Every year since 2012, southern California has been experiencing increasingly severe droughts. To protect the precious resource as best possible, we have to accept that we must reuse it. The obstacle for residents is, above all, in their minds. The idea of drinking water from toilets used to be unthinkable for many people, but now, this “yuck factor” is no longer a barrier.
Another summer of drought in southern California. The climate crisis is unprecedented and every year, the same bans on watering crops, washing cars, and filling swimming pools come back. The state consumes 150 billion litres of water per day and the water reserves are becoming increasingly limited. Every spring, those in charge of water management meet up at the Echo Summit, a ski resort north of San Francisco. They measure the depth of the snow to predict the water supply for the summer. In 2010, at an altitude of 2,000 metres, there were three metres of snow. In 2022, the ground was bare. Melted snow makes up 60 % of the water supply in California. This is the worst drought in 150 years.
Inspection patrols are deployed across Los Angeles. Lawns can only be watered twice a week for eight minutes. If these rules aren’t followed, residents can be given a verbal warning, and if they break the rules again, their water supply may be reduced. The aim of the authorities is to restrict residents’ consumption of drinking water to 300 litres per day, if necessary, using flow limiters installed on the water meters. The lavish properties of American stars have come under fire. Kim Kardashian and Sylvester Stallone are having to resort to watching their lawns turn yellow.
Gavin Newsom, the Governor of California, has announced that the state will lose 10 % of its water resources over the next 20 years.
This tense situation has had positive effects on Californians’ refusal to drink recycled water, also known as the “Yuck Factor”. The West Basin Municipal Water District manages water for 17 towns in California, including Beverly Hills. In 2015, a new wastewater treatment plant was opened. It has the capacity to supply 300,000 cubic metres of five types of water per day, from industrial use to drinkable tap water.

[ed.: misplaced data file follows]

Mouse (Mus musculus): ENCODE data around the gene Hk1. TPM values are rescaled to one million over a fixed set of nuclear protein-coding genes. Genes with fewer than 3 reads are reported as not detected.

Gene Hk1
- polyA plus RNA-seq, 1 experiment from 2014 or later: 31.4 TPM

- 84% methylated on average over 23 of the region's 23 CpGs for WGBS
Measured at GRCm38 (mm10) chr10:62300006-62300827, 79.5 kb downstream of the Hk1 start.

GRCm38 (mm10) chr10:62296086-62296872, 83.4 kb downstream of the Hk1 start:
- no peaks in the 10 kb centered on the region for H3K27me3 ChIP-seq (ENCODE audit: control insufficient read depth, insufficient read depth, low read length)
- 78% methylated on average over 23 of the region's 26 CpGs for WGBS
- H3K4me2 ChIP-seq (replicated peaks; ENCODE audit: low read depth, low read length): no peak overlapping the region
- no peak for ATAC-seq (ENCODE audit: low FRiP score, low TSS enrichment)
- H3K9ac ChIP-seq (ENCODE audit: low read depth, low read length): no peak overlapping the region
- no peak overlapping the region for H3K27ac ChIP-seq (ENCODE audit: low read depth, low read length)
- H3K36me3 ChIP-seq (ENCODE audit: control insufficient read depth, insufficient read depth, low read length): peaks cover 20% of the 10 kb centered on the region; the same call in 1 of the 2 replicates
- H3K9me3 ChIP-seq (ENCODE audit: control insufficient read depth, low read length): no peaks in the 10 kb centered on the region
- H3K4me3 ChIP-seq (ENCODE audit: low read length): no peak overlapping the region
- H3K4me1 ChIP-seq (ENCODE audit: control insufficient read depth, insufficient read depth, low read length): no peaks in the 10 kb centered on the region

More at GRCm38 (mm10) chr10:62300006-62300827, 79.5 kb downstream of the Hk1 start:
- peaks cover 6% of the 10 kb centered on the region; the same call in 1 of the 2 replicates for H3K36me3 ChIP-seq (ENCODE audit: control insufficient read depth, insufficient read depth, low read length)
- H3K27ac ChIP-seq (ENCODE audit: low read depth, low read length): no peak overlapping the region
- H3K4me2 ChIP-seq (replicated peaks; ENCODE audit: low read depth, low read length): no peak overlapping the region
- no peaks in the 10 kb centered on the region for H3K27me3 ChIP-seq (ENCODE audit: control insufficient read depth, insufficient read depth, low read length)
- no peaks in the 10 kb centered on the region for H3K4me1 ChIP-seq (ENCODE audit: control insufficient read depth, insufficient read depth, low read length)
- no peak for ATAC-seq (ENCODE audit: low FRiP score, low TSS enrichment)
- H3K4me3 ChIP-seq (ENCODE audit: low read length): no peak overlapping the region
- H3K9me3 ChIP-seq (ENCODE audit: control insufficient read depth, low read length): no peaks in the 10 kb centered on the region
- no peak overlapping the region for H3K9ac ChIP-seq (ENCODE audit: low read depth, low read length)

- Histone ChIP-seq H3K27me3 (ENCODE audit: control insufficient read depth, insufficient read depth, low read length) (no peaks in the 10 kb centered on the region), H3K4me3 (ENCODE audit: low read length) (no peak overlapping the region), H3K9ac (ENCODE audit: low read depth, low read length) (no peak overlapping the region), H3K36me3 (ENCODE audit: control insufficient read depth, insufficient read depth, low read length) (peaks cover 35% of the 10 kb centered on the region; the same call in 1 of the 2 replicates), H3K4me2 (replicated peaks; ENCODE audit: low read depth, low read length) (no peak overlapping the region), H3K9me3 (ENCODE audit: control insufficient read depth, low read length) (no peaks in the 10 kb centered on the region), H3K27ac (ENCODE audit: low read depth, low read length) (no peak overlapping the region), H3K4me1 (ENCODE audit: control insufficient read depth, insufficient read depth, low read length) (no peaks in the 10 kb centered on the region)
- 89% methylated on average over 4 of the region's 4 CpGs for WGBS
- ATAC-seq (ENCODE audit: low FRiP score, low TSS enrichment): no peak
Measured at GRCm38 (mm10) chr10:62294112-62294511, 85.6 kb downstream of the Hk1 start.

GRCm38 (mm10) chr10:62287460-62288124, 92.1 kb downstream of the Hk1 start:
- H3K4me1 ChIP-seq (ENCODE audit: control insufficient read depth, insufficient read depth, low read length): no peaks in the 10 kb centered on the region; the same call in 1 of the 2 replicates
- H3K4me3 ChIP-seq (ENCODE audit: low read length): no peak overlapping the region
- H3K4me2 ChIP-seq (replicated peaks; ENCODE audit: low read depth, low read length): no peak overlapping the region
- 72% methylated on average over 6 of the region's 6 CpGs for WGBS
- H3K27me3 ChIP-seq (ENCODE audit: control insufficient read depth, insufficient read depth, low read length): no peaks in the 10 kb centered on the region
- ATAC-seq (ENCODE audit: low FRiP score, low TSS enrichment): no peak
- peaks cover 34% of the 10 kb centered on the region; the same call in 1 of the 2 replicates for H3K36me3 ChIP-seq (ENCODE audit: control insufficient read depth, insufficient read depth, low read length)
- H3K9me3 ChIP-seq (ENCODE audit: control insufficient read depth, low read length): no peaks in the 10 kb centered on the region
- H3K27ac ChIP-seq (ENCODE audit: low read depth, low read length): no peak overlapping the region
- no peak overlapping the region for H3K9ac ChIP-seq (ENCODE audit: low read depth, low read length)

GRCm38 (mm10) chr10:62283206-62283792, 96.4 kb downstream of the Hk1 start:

The drinking water produced essentially undergoes three treatments. The wastewater is firstly filtered with microscopic sieves. It is then purified using reverse osmosis. This treatment is a special kind of filtration that uses the weight of the water to force it through specific filters. A specific membrane is used for each type of particle that needs to be removed. The water is also treated with ultraviolet light. This removes pathogens, viruses, and bacteria and prevents micro-organisms from spreading. The water produced by the West Basin Municipal Water District is actually so pure that mineral salts have to be added to make it fully drinkable.
Those in charge are using the drought emergency to promote recycled drinking water. To raise awareness, visits to these infrastructures are organised every week and they are open to schools. A stainless-steel sink with a large tap sits right next to the processing line and on every visit, everyone is invited to taste the quality of the water. Of course, the staff at the plant lead by example each time. Even if mindsets are changing, most of the drinking water produced by this treatment plant is not put directly into the drinking water grid. It is sent to groundwater tables, aquifers, or even lakes. It will take six months to come out of people’s taps. However, the need for water and the recurring droughts may well accelerate this process.
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